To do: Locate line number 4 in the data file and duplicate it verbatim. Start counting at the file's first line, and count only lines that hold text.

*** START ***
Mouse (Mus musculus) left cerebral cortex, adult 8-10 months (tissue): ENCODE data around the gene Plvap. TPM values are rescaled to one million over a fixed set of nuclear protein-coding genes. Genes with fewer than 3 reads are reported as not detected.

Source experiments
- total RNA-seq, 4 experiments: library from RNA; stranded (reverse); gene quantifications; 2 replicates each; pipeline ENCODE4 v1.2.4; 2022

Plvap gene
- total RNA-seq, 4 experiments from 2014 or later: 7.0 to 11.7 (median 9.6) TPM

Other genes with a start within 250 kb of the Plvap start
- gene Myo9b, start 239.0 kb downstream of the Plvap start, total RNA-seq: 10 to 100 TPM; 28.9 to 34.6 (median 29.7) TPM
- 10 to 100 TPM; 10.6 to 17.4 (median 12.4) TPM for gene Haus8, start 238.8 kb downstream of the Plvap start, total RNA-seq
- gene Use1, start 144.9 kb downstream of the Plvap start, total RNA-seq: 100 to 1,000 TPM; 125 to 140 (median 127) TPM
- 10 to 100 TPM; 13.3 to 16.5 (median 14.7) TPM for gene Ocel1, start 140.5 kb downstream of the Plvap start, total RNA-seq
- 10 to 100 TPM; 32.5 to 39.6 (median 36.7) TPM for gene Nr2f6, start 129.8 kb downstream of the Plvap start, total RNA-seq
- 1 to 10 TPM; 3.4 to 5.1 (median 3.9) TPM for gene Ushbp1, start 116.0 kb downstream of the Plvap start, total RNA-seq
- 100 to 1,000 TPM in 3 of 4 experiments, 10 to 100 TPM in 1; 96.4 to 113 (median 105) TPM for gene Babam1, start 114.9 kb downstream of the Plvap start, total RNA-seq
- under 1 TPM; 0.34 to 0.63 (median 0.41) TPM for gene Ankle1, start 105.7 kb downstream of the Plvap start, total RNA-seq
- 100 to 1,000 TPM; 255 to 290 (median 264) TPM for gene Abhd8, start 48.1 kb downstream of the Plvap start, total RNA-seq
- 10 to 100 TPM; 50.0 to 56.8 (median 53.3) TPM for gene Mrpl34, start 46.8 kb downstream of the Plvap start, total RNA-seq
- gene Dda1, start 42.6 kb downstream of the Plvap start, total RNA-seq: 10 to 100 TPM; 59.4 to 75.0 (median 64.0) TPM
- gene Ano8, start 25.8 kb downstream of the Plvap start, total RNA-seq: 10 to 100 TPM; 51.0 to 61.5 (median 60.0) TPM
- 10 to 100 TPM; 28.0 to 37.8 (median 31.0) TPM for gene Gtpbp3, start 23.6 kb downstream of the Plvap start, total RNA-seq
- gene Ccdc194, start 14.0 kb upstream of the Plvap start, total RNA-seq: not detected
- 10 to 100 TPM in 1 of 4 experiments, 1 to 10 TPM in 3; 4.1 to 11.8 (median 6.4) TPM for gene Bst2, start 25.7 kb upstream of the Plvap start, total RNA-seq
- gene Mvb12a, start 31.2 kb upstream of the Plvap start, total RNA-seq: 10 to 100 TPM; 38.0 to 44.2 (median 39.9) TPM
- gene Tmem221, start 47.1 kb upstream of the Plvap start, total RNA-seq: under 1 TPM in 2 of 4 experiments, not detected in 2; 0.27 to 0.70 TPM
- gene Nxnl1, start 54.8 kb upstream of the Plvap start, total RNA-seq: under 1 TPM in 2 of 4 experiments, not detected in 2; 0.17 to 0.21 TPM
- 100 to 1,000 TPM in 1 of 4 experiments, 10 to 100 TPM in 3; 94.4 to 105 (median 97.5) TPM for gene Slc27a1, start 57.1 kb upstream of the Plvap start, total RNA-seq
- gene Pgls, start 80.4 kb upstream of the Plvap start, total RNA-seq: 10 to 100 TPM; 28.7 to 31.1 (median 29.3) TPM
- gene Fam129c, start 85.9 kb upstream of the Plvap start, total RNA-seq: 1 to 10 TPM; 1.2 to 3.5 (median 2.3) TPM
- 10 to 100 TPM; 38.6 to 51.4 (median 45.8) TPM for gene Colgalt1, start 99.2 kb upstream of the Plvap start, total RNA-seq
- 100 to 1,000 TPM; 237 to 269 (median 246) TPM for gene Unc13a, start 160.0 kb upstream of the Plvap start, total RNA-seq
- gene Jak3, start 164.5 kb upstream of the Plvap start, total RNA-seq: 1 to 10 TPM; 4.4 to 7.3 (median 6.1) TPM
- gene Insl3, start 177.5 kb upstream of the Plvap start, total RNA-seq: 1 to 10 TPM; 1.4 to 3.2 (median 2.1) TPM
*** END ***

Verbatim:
Plvap gene